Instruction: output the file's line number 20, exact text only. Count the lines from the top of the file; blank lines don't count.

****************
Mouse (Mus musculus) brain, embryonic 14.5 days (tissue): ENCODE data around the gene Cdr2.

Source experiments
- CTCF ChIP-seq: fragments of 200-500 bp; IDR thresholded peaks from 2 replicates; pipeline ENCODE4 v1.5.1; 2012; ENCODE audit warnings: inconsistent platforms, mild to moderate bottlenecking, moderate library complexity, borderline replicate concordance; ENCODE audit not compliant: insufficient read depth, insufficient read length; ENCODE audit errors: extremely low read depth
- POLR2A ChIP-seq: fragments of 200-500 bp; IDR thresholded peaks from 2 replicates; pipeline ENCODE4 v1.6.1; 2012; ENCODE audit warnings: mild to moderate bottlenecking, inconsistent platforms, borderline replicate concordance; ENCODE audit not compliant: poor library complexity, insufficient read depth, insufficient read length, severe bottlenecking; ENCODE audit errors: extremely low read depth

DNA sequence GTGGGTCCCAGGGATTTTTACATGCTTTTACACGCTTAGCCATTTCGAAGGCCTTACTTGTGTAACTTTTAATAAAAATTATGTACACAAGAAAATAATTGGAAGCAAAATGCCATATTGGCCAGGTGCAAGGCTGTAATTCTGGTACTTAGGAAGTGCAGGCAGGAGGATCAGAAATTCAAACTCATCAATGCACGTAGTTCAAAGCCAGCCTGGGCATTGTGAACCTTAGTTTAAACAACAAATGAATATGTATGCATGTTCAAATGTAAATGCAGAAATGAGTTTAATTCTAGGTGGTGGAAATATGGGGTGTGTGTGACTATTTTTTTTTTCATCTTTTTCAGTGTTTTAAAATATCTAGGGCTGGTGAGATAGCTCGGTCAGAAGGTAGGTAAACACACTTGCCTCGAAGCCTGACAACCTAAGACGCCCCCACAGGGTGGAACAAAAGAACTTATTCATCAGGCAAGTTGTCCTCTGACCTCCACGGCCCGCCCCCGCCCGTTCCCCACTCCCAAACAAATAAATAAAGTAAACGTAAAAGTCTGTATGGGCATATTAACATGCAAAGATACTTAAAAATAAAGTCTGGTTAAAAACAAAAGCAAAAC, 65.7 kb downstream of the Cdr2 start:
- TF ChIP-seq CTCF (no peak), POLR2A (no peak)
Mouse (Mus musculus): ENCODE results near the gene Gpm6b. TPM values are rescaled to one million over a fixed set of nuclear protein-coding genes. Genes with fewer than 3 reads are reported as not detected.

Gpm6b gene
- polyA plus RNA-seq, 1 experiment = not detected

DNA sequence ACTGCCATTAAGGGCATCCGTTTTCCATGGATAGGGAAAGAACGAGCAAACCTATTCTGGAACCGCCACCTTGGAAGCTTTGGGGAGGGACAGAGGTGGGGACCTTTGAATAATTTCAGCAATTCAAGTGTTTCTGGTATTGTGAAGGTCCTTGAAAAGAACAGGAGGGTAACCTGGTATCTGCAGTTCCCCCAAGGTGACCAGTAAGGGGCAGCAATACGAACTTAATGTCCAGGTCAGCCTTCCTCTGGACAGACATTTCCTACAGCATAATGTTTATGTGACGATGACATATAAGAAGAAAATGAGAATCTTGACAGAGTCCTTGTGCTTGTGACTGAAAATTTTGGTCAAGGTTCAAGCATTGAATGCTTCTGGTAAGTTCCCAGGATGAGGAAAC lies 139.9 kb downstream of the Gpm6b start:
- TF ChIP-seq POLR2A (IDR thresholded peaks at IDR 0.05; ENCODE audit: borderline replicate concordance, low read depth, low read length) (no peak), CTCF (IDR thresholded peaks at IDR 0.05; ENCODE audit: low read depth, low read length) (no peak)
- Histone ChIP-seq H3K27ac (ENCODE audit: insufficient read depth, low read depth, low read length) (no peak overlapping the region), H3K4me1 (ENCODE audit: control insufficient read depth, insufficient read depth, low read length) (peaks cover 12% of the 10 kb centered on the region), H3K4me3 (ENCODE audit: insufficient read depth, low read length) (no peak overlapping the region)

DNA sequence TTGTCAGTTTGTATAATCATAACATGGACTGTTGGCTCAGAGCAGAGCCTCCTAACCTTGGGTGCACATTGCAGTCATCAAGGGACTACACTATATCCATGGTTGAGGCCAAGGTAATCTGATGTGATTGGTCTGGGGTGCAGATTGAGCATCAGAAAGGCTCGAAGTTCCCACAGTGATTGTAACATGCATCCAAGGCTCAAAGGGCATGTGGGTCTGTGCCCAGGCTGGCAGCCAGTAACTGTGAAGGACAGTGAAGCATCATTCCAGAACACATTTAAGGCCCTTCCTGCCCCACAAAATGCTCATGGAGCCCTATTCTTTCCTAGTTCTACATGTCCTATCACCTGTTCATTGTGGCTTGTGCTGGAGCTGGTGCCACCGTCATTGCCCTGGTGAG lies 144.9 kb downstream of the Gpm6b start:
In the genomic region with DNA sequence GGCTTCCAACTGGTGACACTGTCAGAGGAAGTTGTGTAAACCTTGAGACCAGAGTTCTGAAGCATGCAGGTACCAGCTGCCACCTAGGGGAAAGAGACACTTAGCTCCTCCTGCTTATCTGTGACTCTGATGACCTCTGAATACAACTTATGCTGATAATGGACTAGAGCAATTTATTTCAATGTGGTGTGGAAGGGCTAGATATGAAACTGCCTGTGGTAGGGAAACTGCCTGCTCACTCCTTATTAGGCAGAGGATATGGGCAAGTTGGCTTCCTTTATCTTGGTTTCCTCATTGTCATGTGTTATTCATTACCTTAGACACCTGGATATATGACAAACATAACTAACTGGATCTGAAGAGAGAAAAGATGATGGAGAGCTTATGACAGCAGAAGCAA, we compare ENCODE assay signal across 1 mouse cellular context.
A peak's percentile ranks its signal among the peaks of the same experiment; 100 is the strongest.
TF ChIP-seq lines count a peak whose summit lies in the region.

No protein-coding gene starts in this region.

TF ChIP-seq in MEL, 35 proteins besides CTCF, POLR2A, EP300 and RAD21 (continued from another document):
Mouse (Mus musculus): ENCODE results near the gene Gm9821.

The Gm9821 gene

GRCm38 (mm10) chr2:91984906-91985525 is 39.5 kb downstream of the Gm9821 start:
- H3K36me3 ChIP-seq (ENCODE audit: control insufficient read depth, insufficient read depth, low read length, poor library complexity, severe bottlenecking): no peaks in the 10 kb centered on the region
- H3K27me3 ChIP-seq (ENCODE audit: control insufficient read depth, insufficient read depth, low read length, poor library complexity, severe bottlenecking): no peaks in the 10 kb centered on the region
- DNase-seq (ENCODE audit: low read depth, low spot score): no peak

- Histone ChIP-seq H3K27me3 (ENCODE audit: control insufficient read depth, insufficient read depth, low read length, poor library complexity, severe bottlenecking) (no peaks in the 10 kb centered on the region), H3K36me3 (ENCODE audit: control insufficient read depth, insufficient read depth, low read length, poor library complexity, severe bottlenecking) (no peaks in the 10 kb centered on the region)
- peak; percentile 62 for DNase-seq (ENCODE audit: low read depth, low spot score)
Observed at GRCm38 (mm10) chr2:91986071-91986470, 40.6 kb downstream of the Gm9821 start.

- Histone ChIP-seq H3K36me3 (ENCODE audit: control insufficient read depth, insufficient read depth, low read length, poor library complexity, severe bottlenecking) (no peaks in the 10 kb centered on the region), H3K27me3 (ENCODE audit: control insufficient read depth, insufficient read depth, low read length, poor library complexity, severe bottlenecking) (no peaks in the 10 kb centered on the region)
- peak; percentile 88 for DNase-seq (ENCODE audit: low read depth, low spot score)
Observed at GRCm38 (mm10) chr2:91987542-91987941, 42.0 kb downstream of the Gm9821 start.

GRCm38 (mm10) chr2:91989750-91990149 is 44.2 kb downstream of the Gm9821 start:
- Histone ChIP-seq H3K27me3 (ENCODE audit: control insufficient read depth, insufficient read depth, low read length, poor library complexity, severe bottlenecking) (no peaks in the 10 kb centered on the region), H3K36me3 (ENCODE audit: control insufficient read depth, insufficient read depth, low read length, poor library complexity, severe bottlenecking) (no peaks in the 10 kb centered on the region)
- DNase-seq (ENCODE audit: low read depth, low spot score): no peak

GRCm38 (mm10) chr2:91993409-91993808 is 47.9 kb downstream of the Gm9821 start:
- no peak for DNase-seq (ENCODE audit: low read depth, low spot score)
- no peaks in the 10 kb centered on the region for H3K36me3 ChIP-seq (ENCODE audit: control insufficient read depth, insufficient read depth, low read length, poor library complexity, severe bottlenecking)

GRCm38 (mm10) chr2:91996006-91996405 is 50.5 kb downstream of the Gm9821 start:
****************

The Gm9821 gene